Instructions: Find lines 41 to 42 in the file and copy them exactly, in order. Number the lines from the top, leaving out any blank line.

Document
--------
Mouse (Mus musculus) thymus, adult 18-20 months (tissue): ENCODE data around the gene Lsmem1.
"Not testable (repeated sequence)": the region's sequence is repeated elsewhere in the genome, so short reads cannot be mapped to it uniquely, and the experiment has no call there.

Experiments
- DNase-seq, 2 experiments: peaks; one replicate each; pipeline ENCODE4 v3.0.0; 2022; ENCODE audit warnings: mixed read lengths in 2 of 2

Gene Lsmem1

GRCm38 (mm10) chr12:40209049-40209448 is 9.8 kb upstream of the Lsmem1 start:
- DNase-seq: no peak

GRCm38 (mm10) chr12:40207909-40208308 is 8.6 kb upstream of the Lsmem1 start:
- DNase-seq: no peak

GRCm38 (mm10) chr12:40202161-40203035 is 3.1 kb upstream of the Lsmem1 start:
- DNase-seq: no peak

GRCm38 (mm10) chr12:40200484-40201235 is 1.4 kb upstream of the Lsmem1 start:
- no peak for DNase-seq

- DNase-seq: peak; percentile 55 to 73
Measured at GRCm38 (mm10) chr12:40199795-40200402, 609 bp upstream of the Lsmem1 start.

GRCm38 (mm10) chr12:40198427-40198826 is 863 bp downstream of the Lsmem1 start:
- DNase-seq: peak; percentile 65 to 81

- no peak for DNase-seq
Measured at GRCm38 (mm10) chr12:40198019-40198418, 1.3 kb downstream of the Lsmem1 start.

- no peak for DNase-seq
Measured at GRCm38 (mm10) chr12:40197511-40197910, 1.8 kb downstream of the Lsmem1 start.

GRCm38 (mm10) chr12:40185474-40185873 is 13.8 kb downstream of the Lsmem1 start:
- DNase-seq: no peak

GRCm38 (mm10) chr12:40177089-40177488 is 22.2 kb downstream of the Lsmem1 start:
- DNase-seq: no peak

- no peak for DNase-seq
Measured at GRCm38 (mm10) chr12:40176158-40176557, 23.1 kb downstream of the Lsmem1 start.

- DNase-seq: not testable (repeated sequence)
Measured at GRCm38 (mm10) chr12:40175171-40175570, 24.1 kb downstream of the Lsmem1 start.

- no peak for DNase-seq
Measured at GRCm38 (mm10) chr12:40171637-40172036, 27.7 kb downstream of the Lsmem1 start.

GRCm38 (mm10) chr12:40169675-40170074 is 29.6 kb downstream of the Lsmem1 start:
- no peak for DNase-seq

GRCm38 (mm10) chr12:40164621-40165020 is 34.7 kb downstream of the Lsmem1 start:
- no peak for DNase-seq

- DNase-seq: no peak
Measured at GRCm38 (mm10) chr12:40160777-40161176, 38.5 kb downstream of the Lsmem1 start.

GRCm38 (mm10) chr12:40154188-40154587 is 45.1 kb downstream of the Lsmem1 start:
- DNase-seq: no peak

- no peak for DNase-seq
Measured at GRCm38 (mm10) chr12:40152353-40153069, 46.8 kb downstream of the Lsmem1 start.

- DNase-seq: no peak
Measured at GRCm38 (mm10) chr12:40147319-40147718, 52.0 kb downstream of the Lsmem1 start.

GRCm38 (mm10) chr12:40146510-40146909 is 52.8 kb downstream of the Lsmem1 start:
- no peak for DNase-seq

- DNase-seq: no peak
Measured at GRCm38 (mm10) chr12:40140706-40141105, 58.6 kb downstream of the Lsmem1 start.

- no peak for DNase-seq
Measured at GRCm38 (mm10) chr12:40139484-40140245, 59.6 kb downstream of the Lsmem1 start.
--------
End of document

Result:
Measured at GRCm38 (mm10) chr12:40152353-40153069, 46.8 kb downstream of the Lsmem1 start.

- DNase-seq: no peak